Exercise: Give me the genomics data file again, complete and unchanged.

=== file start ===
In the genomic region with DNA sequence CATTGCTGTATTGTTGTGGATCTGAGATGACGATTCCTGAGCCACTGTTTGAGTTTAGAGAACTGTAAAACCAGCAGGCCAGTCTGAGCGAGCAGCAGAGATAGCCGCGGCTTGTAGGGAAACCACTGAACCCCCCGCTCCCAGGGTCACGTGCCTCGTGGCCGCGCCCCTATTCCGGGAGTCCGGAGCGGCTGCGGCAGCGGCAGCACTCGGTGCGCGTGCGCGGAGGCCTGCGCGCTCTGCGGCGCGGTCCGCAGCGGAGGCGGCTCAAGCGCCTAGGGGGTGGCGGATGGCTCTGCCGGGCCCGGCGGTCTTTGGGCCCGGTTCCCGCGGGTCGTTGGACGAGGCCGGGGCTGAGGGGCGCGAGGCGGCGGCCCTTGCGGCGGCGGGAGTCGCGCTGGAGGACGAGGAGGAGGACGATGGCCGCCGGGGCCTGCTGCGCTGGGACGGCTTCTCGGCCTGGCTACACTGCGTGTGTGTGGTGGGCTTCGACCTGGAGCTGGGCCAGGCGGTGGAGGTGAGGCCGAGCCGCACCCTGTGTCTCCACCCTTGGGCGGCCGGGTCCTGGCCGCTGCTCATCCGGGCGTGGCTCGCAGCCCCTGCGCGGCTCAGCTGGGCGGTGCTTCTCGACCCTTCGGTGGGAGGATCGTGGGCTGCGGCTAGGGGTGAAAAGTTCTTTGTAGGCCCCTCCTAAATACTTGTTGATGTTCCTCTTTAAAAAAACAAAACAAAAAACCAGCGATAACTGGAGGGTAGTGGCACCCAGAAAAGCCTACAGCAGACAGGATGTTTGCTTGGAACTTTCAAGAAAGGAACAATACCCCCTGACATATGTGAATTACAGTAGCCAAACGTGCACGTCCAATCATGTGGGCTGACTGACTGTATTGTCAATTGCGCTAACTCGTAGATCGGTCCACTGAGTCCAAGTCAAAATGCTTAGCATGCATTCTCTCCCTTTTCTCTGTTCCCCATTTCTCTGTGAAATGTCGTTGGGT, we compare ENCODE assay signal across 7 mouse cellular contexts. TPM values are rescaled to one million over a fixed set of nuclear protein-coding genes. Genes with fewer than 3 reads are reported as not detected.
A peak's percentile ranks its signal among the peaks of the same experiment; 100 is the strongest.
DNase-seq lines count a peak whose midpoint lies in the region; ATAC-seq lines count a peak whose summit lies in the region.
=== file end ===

In the genomic region with DNA sequence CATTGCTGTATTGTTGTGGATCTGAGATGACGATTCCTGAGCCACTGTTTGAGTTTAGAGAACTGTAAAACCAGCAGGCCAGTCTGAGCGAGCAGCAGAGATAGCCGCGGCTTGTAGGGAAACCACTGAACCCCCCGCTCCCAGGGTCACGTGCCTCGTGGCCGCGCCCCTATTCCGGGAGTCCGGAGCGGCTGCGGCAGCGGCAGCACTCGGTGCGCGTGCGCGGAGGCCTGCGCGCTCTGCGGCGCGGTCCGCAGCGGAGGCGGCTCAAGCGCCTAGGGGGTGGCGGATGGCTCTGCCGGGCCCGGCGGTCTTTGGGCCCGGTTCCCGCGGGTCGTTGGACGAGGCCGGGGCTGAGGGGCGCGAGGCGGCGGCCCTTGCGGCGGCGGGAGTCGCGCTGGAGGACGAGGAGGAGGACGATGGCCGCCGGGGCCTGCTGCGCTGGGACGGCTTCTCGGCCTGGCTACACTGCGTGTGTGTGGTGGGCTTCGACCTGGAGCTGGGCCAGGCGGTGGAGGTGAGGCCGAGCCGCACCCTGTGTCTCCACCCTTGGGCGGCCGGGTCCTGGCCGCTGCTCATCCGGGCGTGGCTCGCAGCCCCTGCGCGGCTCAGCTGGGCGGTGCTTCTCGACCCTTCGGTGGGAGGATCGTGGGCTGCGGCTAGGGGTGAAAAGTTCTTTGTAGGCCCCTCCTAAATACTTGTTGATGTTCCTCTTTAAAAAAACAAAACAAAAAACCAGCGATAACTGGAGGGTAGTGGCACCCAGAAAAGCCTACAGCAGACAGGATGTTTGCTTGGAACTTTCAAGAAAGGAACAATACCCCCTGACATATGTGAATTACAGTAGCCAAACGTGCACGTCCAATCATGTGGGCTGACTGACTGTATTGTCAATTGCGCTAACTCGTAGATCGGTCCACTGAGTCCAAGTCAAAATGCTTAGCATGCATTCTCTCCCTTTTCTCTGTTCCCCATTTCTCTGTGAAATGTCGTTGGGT, we compare ENCODE assay signal across 7 mouse cellular contexts. TPM values are rescaled to one million over a fixed set of nuclear protein-coding genes. Genes with fewer than 3 reads are reported as not detected.
A peak's percentile ranks its signal among the peaks of the same experiment; 100 is the strongest.
DNase-seq lines count a peak whose midpoint lies in the region; ATAC-seq lines count a peak whose summit lies in the region.